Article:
The new features might increase engagement. While the old style Twitter has its benefits, the lack of continuity makes it difficult to pursue topics in detail. If users start to use this function, it could spark discussions and debates. This, of course, means people using Twitter more, which is the desired goal.

What Does the Future Hold For Twitter?

Twitter has had a challenging few years but it’s still one of the largest social media platforms. The company is obviously trying to shake things up to attract more growth and advertising revenues. Whether or not they’ll be successful depends on a couple of factors. Will people embrace the new features? While some users will, it remains to be seen whether a significant number of members will take advantage of these capabilities. One argument against it is that there are already numerous platforms for longer discussions and blog posts so why do people need Twitter for this? On the other hand, people who are invested in Twitter and have lots of connections there may enjoy deepening their relationships by getting into ongoing conversations with their contacts.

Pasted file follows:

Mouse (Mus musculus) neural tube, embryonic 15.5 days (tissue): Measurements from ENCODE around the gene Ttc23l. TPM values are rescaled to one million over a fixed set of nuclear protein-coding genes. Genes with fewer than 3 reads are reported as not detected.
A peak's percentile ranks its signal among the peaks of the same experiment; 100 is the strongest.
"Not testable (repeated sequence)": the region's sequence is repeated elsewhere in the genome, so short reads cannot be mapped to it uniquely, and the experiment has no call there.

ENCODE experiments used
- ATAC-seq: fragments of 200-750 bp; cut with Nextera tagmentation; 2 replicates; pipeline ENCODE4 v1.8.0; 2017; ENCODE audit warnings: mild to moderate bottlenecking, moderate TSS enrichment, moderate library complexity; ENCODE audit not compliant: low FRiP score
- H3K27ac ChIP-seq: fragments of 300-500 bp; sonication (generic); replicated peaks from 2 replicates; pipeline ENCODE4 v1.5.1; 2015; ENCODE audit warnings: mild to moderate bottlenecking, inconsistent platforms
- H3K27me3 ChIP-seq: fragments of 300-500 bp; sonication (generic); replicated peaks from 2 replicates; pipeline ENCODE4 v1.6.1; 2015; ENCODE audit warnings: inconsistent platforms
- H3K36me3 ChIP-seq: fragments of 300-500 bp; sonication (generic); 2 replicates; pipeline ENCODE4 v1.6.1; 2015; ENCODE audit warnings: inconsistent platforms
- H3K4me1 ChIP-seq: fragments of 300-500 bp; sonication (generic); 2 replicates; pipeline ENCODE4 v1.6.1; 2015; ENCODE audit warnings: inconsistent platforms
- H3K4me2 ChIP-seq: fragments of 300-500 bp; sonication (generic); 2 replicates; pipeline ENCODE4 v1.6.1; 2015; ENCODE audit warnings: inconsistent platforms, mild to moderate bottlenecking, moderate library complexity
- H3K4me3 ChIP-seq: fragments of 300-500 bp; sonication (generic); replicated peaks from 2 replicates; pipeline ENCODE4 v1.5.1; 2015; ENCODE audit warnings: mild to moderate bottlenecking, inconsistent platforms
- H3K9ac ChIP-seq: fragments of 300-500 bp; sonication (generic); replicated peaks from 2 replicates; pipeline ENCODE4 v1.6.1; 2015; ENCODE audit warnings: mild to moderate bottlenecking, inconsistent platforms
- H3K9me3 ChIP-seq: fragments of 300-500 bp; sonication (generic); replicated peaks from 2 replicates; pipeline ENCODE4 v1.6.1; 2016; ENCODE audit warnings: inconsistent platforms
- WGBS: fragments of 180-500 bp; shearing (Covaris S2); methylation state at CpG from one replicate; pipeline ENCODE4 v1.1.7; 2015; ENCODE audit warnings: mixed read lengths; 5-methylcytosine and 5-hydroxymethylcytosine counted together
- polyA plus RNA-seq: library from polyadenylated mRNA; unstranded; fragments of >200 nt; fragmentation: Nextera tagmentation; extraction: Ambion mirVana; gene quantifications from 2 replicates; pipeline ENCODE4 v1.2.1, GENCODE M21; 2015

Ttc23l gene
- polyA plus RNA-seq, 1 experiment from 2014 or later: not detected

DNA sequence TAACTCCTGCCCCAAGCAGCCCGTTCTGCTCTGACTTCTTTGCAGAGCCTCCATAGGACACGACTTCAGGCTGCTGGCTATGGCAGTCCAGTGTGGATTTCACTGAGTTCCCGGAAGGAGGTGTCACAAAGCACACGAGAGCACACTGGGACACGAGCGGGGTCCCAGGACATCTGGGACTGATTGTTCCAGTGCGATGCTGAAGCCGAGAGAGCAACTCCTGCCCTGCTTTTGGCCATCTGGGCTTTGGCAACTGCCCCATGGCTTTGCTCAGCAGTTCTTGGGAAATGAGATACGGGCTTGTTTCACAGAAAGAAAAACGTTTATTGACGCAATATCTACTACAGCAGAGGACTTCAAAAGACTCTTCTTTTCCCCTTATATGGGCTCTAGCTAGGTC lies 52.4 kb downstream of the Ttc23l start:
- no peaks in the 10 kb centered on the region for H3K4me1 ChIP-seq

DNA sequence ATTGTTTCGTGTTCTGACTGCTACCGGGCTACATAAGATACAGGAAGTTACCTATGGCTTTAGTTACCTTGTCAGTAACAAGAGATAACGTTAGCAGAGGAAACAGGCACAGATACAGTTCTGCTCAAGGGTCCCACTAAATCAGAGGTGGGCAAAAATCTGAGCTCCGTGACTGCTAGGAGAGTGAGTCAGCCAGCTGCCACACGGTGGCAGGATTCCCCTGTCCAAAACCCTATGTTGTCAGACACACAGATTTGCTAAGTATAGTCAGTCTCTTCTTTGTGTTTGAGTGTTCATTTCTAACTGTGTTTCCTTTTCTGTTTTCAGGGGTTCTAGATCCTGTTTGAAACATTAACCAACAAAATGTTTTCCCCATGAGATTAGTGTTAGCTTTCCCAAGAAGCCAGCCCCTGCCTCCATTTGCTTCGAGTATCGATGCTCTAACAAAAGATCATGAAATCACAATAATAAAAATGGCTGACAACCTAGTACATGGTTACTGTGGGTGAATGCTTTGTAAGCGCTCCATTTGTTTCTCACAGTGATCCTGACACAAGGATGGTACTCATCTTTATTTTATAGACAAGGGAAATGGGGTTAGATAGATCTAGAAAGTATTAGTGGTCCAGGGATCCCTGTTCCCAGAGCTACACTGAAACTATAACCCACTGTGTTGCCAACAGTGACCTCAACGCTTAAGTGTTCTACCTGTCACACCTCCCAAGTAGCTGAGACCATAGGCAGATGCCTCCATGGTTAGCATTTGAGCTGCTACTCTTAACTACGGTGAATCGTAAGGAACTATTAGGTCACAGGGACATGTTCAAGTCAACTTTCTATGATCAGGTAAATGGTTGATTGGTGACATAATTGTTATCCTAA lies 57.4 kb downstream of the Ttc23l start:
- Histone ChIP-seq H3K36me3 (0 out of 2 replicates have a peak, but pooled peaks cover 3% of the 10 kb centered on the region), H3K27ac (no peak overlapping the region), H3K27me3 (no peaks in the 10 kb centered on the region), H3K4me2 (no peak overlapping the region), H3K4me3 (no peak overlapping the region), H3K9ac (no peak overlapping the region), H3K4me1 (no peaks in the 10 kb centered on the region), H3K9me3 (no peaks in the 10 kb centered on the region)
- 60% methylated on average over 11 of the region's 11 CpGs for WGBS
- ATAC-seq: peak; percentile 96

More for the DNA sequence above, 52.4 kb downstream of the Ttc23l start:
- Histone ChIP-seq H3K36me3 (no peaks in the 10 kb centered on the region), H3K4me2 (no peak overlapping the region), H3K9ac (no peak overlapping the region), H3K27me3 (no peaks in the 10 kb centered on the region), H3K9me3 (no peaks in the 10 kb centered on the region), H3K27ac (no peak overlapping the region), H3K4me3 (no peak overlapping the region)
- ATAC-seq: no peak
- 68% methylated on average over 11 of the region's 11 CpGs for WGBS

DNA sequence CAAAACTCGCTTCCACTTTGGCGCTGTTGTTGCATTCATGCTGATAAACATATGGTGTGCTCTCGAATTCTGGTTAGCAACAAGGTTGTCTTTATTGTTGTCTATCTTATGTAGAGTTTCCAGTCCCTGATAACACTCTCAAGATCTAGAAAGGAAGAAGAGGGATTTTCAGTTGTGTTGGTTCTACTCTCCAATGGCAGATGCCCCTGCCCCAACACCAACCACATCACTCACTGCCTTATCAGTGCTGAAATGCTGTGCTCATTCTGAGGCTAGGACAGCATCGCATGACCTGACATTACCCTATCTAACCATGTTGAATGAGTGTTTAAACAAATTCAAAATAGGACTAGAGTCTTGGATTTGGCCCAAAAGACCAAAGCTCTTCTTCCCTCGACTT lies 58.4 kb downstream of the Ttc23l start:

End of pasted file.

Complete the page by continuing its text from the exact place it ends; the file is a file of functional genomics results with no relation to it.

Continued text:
The good news for Twitter is that it has nothing to lose by giving people more options. No one is forced to use the new features. Those who prefer the old system can continue with their brief tweets. If they want to, however, they can now use Twitter in a whole new way.